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Lofgren co-authors bill to update online privacy

A decades-old communications privacy law would be updated to better shield Internet users and wireless subscribers from overly broad government surveillance programs, under a bipartisan bill introduced Monday and coauthored by a Silicon Valley congresswoman.

The Online Communications and Geolocation Protection Act by U.S. Reps. Zoe Lofgren, D-San Jose; Ted Poe, R- Texas; and Suzan DelBene, D-Wash., would modernize the 1986 Electronic Communications Privacy Act by requiring government agencies to get a search warrant based on probable cause prior to intercepting or forcing disclosure of electronic communications or geolocation data.

The 1986 law – meant to set legal standards that law enforcement agencies must meet to access electronic communications – hasn’t kept up with technology, leaving modern user data with only weak, convoluted protection.

“Fourth Amendment protections don’t stop at the Internet, and Americans rightly expect Constitutional protections to extend to their online communications and location data,” Lofgren said in a news release. “Establishing a warrant standard for government access to cloud and geolocation provides Americans with the privacy protections they expect, and would enable service providers to build greater trust with their users and global trading partners.”

The Electronic Communications Privacy Act does not clearly require law enforcement to get a warrant to access Americans’ online communications – all it takes is a subpoena if the content is more than 180 days old.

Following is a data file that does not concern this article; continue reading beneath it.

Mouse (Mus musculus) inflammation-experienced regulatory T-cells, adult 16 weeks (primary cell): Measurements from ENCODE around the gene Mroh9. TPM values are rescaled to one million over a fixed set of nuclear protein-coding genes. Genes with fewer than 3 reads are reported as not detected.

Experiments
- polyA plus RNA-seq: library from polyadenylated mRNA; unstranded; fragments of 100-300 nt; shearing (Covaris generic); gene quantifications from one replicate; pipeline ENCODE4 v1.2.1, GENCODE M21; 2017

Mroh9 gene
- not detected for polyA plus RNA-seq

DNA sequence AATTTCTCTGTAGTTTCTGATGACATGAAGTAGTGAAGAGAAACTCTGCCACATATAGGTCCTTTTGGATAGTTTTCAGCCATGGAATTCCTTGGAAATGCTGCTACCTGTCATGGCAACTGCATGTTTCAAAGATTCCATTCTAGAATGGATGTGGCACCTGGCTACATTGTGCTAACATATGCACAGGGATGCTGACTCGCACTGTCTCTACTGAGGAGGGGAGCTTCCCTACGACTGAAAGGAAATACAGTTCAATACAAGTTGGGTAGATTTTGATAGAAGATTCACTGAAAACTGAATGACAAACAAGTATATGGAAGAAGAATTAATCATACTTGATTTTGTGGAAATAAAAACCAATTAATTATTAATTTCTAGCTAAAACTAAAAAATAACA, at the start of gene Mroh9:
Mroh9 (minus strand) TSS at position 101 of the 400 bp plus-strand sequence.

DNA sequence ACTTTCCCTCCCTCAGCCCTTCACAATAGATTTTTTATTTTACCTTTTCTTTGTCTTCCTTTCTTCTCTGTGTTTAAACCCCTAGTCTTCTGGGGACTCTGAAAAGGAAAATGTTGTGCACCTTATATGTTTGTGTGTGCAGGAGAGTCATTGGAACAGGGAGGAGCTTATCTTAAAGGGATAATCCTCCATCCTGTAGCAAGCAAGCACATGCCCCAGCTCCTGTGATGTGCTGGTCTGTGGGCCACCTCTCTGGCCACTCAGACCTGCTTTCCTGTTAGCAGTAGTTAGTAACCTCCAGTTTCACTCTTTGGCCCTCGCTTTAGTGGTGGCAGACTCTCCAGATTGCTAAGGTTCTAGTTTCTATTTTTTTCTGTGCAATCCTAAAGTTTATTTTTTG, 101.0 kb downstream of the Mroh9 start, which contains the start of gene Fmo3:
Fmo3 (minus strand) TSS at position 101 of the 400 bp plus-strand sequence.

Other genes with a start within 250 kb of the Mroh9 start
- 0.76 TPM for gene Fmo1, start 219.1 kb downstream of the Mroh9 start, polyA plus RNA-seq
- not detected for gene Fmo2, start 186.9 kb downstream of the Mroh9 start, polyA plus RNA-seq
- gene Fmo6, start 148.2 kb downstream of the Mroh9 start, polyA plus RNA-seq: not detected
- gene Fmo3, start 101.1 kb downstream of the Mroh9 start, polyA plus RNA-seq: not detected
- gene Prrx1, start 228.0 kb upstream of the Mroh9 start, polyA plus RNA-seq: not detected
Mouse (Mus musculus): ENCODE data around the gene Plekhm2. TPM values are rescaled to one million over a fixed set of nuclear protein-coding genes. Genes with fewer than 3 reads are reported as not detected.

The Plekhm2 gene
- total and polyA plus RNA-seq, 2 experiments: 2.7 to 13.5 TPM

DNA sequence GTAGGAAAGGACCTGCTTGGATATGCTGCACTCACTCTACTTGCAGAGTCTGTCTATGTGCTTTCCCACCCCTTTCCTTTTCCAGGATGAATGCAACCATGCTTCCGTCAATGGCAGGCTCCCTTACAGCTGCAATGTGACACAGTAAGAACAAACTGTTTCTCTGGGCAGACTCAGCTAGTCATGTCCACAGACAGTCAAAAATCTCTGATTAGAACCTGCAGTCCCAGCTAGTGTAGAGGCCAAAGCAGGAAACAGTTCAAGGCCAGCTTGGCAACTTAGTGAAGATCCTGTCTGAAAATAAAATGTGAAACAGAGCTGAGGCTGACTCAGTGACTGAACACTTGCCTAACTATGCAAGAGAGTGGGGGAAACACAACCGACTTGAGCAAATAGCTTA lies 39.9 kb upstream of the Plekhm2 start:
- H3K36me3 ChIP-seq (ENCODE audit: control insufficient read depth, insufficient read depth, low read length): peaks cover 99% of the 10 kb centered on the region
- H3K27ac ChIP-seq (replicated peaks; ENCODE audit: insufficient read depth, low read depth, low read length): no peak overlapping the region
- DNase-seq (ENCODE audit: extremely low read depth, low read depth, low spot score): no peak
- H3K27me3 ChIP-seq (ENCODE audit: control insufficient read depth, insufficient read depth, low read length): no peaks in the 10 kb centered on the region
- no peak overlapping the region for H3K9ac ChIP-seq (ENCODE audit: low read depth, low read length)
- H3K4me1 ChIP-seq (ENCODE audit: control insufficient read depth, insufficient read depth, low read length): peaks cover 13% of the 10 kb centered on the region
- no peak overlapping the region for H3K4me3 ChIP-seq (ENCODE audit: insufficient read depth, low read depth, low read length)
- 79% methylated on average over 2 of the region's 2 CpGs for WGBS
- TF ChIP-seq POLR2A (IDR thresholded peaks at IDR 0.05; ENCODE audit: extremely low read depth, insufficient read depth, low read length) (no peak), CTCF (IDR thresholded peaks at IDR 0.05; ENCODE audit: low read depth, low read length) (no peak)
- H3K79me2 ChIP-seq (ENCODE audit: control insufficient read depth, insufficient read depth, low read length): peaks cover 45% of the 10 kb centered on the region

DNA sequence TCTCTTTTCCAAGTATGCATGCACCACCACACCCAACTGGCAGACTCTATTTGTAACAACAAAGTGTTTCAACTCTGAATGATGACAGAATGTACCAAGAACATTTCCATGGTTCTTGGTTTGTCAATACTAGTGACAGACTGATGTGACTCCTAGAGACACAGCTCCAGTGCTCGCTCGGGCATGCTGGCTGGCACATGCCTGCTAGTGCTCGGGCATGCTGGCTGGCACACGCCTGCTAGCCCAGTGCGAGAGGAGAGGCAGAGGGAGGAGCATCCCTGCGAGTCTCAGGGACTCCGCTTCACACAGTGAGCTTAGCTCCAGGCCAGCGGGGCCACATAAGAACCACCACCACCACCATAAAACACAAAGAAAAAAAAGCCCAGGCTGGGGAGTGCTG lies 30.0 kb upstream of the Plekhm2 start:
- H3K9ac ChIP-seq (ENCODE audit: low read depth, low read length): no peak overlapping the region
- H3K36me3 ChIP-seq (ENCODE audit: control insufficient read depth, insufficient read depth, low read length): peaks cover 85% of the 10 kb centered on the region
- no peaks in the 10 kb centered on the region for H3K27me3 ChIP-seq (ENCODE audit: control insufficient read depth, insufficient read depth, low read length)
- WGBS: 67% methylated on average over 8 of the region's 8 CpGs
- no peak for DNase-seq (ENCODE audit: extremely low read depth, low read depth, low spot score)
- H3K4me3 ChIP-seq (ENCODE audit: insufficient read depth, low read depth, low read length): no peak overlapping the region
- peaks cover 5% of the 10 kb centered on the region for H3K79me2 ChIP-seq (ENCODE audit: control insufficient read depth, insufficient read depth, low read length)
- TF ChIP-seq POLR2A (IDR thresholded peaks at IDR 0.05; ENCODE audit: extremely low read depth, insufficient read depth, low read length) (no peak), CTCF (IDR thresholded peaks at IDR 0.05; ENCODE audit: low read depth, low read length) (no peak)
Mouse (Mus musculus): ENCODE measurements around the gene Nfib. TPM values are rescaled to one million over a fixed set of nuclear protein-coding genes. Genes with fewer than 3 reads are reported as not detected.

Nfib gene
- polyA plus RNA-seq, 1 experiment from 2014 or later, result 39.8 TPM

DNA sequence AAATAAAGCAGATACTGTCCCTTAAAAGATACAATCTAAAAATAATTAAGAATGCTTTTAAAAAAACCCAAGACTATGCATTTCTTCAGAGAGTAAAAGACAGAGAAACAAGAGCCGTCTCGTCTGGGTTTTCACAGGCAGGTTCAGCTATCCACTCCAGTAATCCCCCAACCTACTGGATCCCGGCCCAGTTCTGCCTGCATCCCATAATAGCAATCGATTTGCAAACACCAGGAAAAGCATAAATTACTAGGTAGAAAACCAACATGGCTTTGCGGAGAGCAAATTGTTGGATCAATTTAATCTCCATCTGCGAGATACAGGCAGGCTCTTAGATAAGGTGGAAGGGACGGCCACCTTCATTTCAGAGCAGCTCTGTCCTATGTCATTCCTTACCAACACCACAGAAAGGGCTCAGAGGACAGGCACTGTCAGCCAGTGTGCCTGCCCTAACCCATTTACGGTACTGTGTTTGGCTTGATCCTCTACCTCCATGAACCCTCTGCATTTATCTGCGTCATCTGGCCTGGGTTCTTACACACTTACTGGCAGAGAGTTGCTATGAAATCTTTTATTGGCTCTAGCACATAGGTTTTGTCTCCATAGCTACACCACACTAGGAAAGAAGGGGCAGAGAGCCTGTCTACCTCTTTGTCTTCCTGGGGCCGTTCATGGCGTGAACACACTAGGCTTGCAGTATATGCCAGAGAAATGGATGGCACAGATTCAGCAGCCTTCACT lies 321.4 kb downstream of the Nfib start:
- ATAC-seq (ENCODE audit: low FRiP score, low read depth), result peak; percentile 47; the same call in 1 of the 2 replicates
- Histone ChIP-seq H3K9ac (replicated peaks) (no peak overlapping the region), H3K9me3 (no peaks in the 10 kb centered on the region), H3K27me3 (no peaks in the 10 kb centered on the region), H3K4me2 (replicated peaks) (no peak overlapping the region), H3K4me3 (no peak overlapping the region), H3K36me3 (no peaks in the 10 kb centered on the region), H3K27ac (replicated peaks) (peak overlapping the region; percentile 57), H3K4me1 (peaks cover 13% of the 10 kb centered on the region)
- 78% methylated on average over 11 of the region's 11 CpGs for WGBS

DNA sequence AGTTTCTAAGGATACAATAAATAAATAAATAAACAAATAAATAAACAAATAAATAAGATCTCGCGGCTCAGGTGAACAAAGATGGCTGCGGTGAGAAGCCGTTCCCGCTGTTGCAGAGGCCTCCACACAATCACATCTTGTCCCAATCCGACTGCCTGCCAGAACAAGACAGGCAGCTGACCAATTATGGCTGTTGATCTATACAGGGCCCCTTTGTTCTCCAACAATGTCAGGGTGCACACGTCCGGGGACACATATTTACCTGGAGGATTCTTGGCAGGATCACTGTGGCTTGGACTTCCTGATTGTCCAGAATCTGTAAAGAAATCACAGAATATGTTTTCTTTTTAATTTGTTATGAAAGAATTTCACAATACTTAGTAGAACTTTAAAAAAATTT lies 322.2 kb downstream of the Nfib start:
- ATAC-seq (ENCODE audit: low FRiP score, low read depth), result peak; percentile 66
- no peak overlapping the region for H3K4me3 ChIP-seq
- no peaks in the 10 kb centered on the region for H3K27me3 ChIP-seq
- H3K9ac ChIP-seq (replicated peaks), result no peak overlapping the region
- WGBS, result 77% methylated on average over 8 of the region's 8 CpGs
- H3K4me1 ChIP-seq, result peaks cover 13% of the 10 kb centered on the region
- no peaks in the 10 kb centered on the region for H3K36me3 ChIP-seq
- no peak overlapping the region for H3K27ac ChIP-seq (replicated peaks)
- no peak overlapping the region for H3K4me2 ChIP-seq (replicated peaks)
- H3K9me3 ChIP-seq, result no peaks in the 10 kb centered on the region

ECPA also lacks any clear standards for law enforcement access to location information, such as tracking an individual’s cell phone location, leading to confusion in courts, compliance burdens for businesses, a competitive disadvantage with international businesses in countries with stronger laws against government access, and inadequate privacy for Americans.

This bill would:

  • Require the government to get a warrant to access wire or electronic communications content, or to intercept or force service providers to disclose geolocation data;
  • Preserve exceptions for emergency situations, foreign intelligence surveillance, individual consent, public information, and emergency assistance;
  • Prohibit service providers from disclosing a user’s geolocation information to the government in the absence of a warrant or exception;
  • Bar the use of unlawfully obtained geolocation information as evidence; and
  • Provide for administrative discipline and civil liability if geolocation information is unlawfully intercepted or disclosed.
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    New bill would bar drones over private property

    Drone aircraft would be prohibited from trespassing over private property in California, under a bill introduced this week.

    SB 142 by state Sen. Hannah-Beth Jackson, D-Santa Barbara, would clarify the state’s existing language on trespassing – which forbids people from entering someone’s private property, and from taking photos or recordings there – to specify that it also applies to remotely operated aerial vehicles.

    Hannah-Beth Jackson“Drones have a lot of potentially useful and extremely innovative uses. But invading our privacy and property without permission shouldn’t be among them. When we’re in our backyards, with our families, we have an expectation that we have a right to privacy,” Jackson said in a news release. “This bill would extend these long-established definitions of trespassing and privacy, and bring them into the 21st century, by applying them also to drones.”

    The bill wouldn’t affect drone use in public areas or in airspace above about 400 feet, which is under federal regulation. Jackson introduced her bill Monday, hours after a drone crashed on the White House lawn.

    Assemblywoman Nora Campos, D-San Jose, introduced a bill in December that would require warrants for human surveillance collected by airborne drones; destruction of drone-collected data within one year; and limits on sharing that data. Law enforcement agencies wouldn’t have to get a warrant before using a drone in response to exigent circumstances, traffic accidents, fires, environmental disasters, and searching for illegal marijuana grows in wilderness areas. Gov. Jerry Brown in September vetoed another bill on this subject.